Celebrating 40 Years of Mary McGowan

Honesty, empathy, humanity and loyalty – Mary McGowan has all of those traits and more.

For 40 years she has been a part of the Children’s Cancer Centre at The Royal Children’s Hospital. A remarkable milestone for an outstanding woman, who at the age of 26, left Ireland and found her way to Australia.

Mary has dedicated her life to caring for children with cancer and their families. She doesn’t like the limelight and prefers to work in the background, but her passion and motivation drive her to effect change for children with cancer every single day.

During the four decades Mary has been involved in paediatric oncology, she has shown endless generosity, selflessness and dedication.

“I love the kids. I love the job. I’ve seen so many good things. And it’s the children who keep you there,” Mary said.

Mary started as a paediatric nurse in 1978 and in two years was promoted to the Nurse Unit Manager. She held that role for more than 20 years, during which she influenced many changes at The Royal Children’s Hospital. In 2003, Mary was promoted to the manager’s position at the Children’s Cancer Centre.

The very early days of her career also saw the start of Mary’s fundraising journey. She raised money for bright new curtains for the children’s cancer ward and then organised a working party to repaint the drab parents’ room.  

“That was the beginning of being a little rebel,” she said.

“I just always wanted to change things. I didn’t see myself as a major fundraiser, but I saw myself wanting to make things better for the children and the families.”

Mary has seen much more than the décor of the hospital change over her 40 years.

“I’ve seen a lot of improvement in the cure rates of cancer,” she said.

“When I started it was only 38%, and today it is 88% nearly for all cancers. For some even much higher.”

“Bittersweet is a good word when I talk about childhood cancer and my work.

“You see the kids and their families at their best and their worst. The same applies to the staff. With my history and knowledge, I’m able to share it with so many other families and nurses in other institutes, overseas and in developing countries.”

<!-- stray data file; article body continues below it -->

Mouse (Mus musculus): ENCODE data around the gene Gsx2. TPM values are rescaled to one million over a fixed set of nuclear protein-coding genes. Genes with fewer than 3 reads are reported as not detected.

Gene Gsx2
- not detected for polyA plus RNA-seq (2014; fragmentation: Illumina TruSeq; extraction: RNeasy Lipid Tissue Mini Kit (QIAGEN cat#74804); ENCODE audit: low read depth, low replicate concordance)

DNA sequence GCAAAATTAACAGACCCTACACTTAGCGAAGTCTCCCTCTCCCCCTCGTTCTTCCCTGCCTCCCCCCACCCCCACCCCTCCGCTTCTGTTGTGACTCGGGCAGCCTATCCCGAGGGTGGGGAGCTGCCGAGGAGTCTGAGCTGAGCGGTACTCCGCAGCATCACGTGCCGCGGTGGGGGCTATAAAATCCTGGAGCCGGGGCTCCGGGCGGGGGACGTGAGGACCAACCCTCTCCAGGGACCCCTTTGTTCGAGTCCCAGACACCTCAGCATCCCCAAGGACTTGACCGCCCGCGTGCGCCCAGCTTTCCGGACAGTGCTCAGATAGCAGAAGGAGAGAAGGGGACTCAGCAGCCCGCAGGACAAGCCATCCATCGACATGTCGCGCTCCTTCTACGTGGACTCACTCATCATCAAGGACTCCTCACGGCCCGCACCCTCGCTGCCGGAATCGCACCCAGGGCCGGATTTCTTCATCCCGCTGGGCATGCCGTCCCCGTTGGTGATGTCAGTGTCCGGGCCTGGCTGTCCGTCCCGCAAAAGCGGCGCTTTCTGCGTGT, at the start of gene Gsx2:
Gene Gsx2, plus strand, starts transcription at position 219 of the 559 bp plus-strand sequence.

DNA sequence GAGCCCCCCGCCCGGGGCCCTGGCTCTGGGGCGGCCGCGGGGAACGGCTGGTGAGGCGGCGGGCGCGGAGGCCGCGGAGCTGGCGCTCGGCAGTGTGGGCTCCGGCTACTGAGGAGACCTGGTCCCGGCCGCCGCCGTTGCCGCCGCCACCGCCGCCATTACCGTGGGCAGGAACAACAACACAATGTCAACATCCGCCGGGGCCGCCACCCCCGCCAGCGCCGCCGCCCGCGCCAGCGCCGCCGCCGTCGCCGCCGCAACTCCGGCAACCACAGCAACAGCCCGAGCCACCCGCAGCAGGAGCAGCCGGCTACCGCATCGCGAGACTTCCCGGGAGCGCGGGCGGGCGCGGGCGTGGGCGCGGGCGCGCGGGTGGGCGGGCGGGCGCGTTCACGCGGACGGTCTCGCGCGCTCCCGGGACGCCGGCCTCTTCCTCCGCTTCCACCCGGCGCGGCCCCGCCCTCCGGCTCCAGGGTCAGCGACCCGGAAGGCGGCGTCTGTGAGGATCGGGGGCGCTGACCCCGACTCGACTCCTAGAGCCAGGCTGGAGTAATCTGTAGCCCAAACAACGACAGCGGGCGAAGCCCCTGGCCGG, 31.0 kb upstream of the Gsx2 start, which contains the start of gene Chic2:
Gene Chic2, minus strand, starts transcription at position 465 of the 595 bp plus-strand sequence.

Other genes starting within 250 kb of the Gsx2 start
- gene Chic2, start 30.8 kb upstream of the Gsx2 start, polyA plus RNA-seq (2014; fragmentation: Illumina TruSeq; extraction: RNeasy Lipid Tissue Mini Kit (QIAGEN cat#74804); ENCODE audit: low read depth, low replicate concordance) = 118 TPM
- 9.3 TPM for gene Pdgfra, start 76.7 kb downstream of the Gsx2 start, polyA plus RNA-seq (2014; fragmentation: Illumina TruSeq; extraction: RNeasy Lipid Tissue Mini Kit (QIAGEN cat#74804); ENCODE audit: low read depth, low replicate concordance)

Over the years, Mary has served on many charity organisations either as a founder, a committee member or a board member.

“It’s great to see people wanting to give back,” she said. “It’s great to be involved.”

She was a founding member of Challenge and the Children’s Cancer Centre Foundation.

She has been heavily involved with LARCH (Leukaemia Auxiliary at The Royal Children’s Hospital), CIKA (Cancer in Kids at The Royal Children’s Hospital), and she supports Cancer Crusaders.

She was also on the board of Ronald McDonald House for more than 20 years. It was there she met Peter Bishop as the newly appointed head of the Ronald McDonald House in Parkville, in September 1986.

“Mary wanted to do better for the families, she was always pushing us to increase capacity, and she provided a good link with the hospitals,” Peter said.

“Her passion drives her. She’s a constant in so many people’s lives and has sacrificed a lot of her personal life for others. She’s very dedicated and extremely loyal. So many people are extremely grateful for her assistance.”

Since 2002, Mary has also been a director of the Children’s Cancer Foundation.

“The Foundation is more at the big end of things. It’s on a different level to smaller focussed charities,” she said.

“Mary’s commitment to improving the lives of others – through her public roles as a director of the Foundation and volunteering for other charities, or at The Royal Children’s Hospital, and in her private life – knows no bounds. She is full of surprises!" said Aileen Boyd-Squires, Chief Executive of the Children's Cancer Foundation.

Mary has been involved with countless fundraising events, including managing the Foundation’s team, the Cytotoxic Cyclists, in the Murray to Moyne Cycle Relay for 17 years.

The very first year, the team consisted of Mary and a group of eight nurses.

“You would of laughed if you’d seen us - it was just amazing and unbelievable! That year I don’t think we even slept, as we were the last team. We got in at 4am and had to be back out on the road at 7am,” she laughed. 

The hundreds of thousands of dollars that have been raised with Mary’s help for children with cancer, have not only helped past and present patients, but are crucial for future childhood cancer patients.

Her significant commitment to children with cancer, compassionate nursing, administration in fundraising, volunteering in camps for sick children and constant family support have left a great impact to everyone involved with the childhood cancer.

“I love it! I’ve got an awful lot out of it. The people I’ve met are just amazing. I don’t think I’d be the person I am today without a lot of them. It is the best part of my job, it really is,” Mary said. 

She never forgets a child or their circumstances. She has kept in contact with many of the families whose children recovered or lost the battle to cancer.

One such family are the Wallaces from Bairnsdale. They met Mary just six weeks after she started work as a nurse on the cancer ward at The Royal Children’s Hospital in 1978.

Joyce and Robert Wallace’s son Mark died just six weeks after his cancer diagnosis, but the family have never forgotten Mary’s kindness to them and have remained firm friends ever since.  

“Mary is part of our family,” Joyce and Robert said.

“There’s only one word to describe her: an angel. She is the best person, with the biggest heart.”